Art, entertainment and technology converge at events like the Tribeca Film Festival, where creators find new ways to tell stories and communicate with each other. This year, the Festival features a number of virtual reality exhibits that range from experiencing “sight” as described by the audio diaries of a blind person (Notes on Blindness: Into Darkness) to the premiere of a humorous animated short film called Invasion! This takes interactive virtual reality exhibits even further with the debut of the VR Arcade, which launched earlier this week. These experiments give attendees a glimpse of what’s possible in the future, as use of the technology becomes more refined.

To get a deeper understanding of how VR technology is impacting the world of entertainment, [a]listdaily spoke to Opeyemi Olukemi, senior director of Interactive Programs at the Tribeca Film Institute. She explains that the immersion of VR could just be the start of something greater.

Opeyemi OlukemiHow has VR become such an integral part of Tribeca Film Festival?

Loren Hammonds has a good deal to say on this. I think that people are really inspired by what can be achieved in terms of immersion and losing yourself to story. Our founder, Jane Rosenthal, is a huge proponent of things that advance the way people connect and tell stories. And I think we’re just investigating, seeing what we like, playing with the public and keeping the pulse on culture. But I don’t think VR is the end-all, be-all. I think it’s the beginning of a much larger landscape of media and technology combined.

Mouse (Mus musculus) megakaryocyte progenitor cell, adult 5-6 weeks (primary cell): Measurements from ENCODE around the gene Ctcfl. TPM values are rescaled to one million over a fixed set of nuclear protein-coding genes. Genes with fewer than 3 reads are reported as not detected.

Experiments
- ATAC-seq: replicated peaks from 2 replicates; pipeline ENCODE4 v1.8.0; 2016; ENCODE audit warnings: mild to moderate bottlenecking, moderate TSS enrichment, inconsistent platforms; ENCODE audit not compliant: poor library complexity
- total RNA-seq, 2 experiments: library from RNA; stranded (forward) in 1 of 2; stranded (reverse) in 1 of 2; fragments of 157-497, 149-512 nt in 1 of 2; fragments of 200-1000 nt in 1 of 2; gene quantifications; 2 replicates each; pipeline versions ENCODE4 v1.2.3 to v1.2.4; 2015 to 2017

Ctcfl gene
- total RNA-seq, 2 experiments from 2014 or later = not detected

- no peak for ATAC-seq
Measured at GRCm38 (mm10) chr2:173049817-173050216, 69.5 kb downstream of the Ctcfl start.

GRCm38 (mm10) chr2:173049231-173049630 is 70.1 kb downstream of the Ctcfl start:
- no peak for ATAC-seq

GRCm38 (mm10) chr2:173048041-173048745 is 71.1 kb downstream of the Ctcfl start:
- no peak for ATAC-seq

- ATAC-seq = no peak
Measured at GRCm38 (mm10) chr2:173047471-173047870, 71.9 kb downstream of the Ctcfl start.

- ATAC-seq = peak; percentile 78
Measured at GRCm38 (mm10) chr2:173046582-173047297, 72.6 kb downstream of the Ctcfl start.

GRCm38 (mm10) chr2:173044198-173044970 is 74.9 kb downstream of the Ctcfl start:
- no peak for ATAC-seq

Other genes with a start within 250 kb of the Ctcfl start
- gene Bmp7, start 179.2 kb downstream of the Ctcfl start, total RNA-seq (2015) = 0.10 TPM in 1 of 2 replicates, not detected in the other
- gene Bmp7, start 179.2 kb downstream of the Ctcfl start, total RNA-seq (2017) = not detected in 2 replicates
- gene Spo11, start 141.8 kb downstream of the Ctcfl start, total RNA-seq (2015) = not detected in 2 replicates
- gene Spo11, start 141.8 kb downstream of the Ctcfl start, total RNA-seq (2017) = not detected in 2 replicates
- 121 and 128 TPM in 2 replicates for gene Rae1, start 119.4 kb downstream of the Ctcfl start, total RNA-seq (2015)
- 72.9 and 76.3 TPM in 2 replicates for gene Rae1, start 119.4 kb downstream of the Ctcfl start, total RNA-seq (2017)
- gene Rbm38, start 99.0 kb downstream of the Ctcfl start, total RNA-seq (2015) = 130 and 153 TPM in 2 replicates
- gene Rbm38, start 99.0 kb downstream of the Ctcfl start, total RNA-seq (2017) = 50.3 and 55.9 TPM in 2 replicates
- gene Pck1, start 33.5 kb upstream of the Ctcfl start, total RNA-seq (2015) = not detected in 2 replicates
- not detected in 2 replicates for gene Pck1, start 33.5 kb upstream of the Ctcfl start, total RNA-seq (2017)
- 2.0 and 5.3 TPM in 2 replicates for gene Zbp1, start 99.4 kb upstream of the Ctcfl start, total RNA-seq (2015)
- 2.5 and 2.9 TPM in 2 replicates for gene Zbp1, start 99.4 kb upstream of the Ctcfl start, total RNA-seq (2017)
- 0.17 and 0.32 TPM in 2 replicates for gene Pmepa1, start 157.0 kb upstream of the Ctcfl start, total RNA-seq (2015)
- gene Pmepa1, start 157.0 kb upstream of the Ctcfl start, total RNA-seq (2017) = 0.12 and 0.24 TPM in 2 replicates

In what ways do you think the technology will grow in the future and impact entertainment and the way we communicate?

I always advocate that story should come first. Whenever you think of tech and then figure out it’s going to connect, things turn out a little bit iffy. I think technology will continue to evolve, in the same way a bicycle or pen might have once been considered very forward-thinking, but now it’s commonplace. It’s not necessarily that these new technologies are available, it’s the fact that the technologies that we have now allow us to connect at a greater capacity beyond our usual network.

What are some of the big exhibits that can be seen at the Tribeca Film Festival?

I have to give credit to my colleague, Ingrid Kopp. She has done fantastic work around Storyscapes, which are large-scale installations. My other colleague, Loren Hammonds, is launching the VR Arcade here at the Festival for the first time. I’m really excited to see that. Then we have TFI Interactive, which has the Playground that shows eighteen truly diverse tech focused and story ranging projects.

We keep growing. We started our platform about five years ago and expanded from one day to about eight now. So, we’re really proud of what we’ve accomplished and the community that has supported us.

With the immersion that VR offers right now, where do you think interactive technology has left to go?

Immersion without the headset.